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I love men. From the time I was a little girl – in a co-educational Catholic school in New York – I learned the boys were the ones who presented me with the REAL competition on the soccer pitch, in the football card trading stakes, in political and current affairs discussions and later, in the workplace. I have always worked in male-dominated fields (Wall Street and business journalism) and enjoyed good support from (most of) my overwhelmingly male bosses.

Dating – and moving up the business ladder – was a different story altogether. Many American men don’t want a girl with a brain (no matter how tiny) and ambition. Some Irish guys still physically shrink away from me when I’m friendly, assuming I’m making a pass at them. (I’m not. I’m married to a great guy.) Others finds the bolshie Yank an amusing distraction.  To some men, a woman with strong opinions and the willingness to voice them is, well, incredibly distasteful.

They believe in the “Women know your limits” school of thought parodied here by the brilliant Harry Enfield on the BBC:  http://www.youtube.com/watch?v=LS37SNYjg8w 

A UK Independent article this week, pointed out by RTE broadcaster Miriam O’Callaghan on Twitter @MiriamOCal, also decries the “noise” created by women on television. It claims the new “boss-class” of women makes men feel bad. The author, Amol Rajan, claims many women on tv are bossy, bullying, preachy and patronising. Read it here and weep:

Too much interference on our televisions
http://www.independent.co.uk/arts-entertainment/tv/features/too-much-interference-on-our-televisions-2012099.html

There’s also a myth, taken as fact, in Irish broadcasting that women’s voices are grating/ irritating to the listener. I have not been able to find any research that backs this up. The research I did find says women’s voices are more musical and complex. So, why is Irish journalism such a male-dominated profession?

Una Mullally wrote an interesting piece on the gender imbalance in radio in the Sunday Tribune in May 2010 and found that ” Eighty percent of RTé Radio One’s regular programmes are male-led and 80% of 2fm’s programmes are male-led. Newstalk has 10 weekday programmes, none of which are presented solely by women, although Claire Byrne co-presents Breakfast. The weekend schedule is a little more female friendly, with three of the 11 programmes presented by women. Overall, 84% of content is presented by men. On its weekday shows, Today FM has just one daily female presenter, Alison Curtis. The station has 16 weekend shows and just three are presented by women. Overall, 90% of its programmes are presented by men. Over on 4FM, just one of that station’s 25 programmes is presented by a woman.” Article here: http://www.tribune.ie/magazine/article/2010/may/02/final-edition-radio-gaga-where-are-all-the-women-o/)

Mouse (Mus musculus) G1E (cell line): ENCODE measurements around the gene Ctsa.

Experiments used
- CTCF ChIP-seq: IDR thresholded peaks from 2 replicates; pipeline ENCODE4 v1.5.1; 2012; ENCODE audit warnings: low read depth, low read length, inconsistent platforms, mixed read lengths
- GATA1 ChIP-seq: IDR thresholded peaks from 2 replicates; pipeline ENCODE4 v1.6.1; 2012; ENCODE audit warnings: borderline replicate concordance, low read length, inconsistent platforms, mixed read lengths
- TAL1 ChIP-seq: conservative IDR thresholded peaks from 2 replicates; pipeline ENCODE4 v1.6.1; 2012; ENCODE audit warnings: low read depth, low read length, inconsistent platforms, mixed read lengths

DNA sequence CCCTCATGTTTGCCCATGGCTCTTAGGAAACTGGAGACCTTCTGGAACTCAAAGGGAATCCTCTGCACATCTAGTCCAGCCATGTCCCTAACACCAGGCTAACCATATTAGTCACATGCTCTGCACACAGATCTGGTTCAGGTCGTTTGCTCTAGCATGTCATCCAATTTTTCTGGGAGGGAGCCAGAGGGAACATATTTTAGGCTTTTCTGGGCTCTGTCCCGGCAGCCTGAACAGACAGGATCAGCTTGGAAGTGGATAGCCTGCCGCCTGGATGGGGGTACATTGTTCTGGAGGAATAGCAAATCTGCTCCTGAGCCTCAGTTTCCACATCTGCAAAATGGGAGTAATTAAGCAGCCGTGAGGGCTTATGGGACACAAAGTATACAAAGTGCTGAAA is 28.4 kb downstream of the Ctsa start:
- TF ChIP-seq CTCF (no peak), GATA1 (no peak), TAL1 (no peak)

In the print media, the draining away of women from the business and (some) news desks is shocking. It wasn’t always this way. The Irish Times and Sunday Times business desks were fairly equal gender-wise when I worked on the desks (1996-2006).  At the moment, the Sunday Business Post seems to buck the trend with a higher ratio of female to male by-lines in the paper.   

Why has this happened? Are women less skilled as “hard news” journalists or do they opt out of journalism to have children? Or, as Carrie Bradshaw might say… “Could the real reason women’s voices are not more widely heard in the media be because women should not have opinions?”

What do you think? @margareteward